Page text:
North America with 6 percent of world population accounts for 30 percent of all household assets, while Pakistan, Bangladesh, India and the African nations, with overwhelmingly large populations, get a bare minimal share of the total global wealth.

Among the 4.4 billion people who live in developing countries, 3/5 has no access to basic sanitation. Almost 1/3 are without safe drinking water, 1/4 lack adequate housing, 1/5 live beyond reach of modern health services, 1/5 of the children do not get as far as grade five in school and 1/5 are undernourished.

The divergence between rich and poor is accentuating as time goes by. The 3 richest in the world own assets that exceed the combined gross national product of all the least developed countries and their 600 million inhabitants. The richest 20 percent of the world's population enjoys a share in global income that is 86 times that of the poorest 20 percent.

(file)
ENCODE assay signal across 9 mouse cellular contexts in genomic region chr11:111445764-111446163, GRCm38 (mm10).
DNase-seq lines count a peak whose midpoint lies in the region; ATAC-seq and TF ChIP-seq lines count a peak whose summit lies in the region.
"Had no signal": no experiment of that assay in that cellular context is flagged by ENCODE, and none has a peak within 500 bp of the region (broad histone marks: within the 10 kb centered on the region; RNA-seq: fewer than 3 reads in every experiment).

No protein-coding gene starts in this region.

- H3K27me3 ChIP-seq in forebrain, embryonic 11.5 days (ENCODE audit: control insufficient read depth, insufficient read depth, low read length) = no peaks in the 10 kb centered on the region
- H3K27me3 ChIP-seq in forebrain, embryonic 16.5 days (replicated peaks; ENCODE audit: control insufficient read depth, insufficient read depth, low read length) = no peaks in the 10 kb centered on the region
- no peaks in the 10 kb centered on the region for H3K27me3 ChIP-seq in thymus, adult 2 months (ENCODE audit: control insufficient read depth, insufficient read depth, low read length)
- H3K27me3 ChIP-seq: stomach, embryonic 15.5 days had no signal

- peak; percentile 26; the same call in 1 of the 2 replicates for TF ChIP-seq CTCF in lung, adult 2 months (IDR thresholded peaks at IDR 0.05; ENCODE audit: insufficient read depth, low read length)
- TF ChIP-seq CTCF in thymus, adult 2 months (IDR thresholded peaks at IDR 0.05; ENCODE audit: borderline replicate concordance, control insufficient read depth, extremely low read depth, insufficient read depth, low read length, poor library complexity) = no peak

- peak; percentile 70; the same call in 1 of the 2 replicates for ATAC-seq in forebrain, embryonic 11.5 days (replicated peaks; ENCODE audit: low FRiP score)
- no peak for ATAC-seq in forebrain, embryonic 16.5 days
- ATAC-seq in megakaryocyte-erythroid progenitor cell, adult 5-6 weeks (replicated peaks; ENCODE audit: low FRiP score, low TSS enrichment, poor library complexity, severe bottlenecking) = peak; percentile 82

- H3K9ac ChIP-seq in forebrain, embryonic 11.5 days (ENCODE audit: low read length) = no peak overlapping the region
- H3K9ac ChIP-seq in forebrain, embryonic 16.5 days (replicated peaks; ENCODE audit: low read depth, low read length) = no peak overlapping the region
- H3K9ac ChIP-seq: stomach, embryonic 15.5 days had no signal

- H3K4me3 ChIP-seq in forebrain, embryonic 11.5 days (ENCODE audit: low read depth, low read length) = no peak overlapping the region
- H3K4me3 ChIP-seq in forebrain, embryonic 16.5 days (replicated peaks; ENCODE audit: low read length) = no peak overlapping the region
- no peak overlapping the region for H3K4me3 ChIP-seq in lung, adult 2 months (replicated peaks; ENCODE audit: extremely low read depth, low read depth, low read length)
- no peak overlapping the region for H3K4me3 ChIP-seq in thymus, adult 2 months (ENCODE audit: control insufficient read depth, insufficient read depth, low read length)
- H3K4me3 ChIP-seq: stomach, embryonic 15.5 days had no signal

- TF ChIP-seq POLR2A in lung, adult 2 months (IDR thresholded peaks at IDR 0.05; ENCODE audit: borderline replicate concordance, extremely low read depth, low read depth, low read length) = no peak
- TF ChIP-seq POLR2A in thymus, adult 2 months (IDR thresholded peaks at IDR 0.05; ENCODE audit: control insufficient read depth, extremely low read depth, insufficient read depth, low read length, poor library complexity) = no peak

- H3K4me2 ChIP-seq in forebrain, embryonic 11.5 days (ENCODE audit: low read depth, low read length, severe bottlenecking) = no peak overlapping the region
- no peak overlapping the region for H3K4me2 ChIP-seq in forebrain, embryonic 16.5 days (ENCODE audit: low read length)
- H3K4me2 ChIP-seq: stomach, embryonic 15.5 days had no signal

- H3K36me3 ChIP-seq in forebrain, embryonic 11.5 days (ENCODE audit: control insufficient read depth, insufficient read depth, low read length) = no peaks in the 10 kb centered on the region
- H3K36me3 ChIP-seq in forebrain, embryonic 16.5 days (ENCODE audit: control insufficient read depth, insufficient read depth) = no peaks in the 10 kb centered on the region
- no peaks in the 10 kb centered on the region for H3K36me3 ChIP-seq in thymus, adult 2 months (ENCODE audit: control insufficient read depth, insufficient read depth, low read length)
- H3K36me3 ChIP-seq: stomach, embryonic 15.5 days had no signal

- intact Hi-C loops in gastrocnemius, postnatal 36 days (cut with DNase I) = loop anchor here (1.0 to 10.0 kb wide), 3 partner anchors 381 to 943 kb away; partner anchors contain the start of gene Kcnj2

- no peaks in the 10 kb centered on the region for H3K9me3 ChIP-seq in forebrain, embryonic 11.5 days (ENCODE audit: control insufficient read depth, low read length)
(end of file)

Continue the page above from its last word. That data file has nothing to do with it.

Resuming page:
More than 1.2 billion people in the world live on less that $1 a day. More than 50 percent of them are children. Nearly 1 billion cannot meet their basic consumption requirements. The assets of the 200 richest people are more than the combined income of 41percent of the world's people. A yearly contribution of 1percent of their wealth or $8 billion could provide total universal access to primary education.

Industrialized countries hold 97 percent of all patents, and global corporations hold 90 percent of all technology and product patents. Over 80 percent of foreign direct investment in developing and transition economies goes to just 20 countries, China receiving the maximum share. Debt relief for the 20 worst affected countries would cost between US $5.5 billion to $7.7 billion, less than the approximate cost of one stealth bomber.